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Atomic Structure

An atom is the smallest building block of matter. Atoms are made of neutrons, protons and electrons. The nucleus of an atom is extremely small in comparison to the atom. If an atom was the size of the Houston Astrodome, then its nucleus would be the size of a pea.

Introduction to the Periodic Table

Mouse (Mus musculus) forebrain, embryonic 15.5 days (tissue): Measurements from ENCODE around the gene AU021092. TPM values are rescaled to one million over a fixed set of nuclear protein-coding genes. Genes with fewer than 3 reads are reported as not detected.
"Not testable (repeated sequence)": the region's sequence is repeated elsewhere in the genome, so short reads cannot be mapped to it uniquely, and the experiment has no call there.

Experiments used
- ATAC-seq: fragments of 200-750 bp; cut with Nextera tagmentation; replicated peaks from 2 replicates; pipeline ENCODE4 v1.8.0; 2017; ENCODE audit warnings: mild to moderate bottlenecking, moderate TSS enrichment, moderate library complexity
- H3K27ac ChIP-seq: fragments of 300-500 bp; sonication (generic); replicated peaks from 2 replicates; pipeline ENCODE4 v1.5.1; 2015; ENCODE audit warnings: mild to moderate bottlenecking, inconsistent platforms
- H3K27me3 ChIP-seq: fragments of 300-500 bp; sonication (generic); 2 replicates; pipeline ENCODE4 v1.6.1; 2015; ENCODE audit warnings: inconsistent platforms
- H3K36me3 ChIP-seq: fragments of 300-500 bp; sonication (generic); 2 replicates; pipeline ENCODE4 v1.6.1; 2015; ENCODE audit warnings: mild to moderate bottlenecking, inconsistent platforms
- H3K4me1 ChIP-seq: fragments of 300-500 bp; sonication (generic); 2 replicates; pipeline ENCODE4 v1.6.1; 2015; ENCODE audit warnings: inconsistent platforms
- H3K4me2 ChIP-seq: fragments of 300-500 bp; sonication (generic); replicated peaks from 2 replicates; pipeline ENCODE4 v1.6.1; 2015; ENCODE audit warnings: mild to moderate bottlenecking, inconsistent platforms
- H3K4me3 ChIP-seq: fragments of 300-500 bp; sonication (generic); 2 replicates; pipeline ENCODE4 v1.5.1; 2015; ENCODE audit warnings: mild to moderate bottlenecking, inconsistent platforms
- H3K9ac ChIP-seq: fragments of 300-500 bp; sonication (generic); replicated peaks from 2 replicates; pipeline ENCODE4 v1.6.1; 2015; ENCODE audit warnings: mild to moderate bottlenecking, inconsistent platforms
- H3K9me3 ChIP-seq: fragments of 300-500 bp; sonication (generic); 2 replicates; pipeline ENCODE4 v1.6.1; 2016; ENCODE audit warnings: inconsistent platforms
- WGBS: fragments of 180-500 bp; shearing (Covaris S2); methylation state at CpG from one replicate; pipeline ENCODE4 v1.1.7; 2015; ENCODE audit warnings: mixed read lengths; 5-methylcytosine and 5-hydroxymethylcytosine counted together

Scientists use the Periodic Table in order to find out important information about various elements. Created by Dmitri Mendeleev (1834-1907), the periodic table orders all known elements in accordance to their similarities. When Mendeleev began grouping elements, he noticed the Law of Chemical Periodicity. This law states, "the properties of the elements are periodic functions of atomic number." The periodic table is a chart that categorizes elements by "groups" and "periods." All elements are ordered by their atomic number. The atomic number is the number of protons per atom. In a neutral atom, the number of electrons equals the number of protons. The periodic table represents neutral atoms. The atomic number is typically located above the element symbol. Beneath the element symbol is the atomic mass. Atomic mass is measured in Atomic Mass Units where 1 amu = (1/12) mass of carbon measured in grams. The atomic mass number is equal to the number of protons plus neutrons, which provides the average weight of all isotopes of any given element. This number is typically found beneath the element symbol. Atoms with the same atomic number, but different mass numbers are called isotopes. Below is a diagram of a typical cells on the periodic table.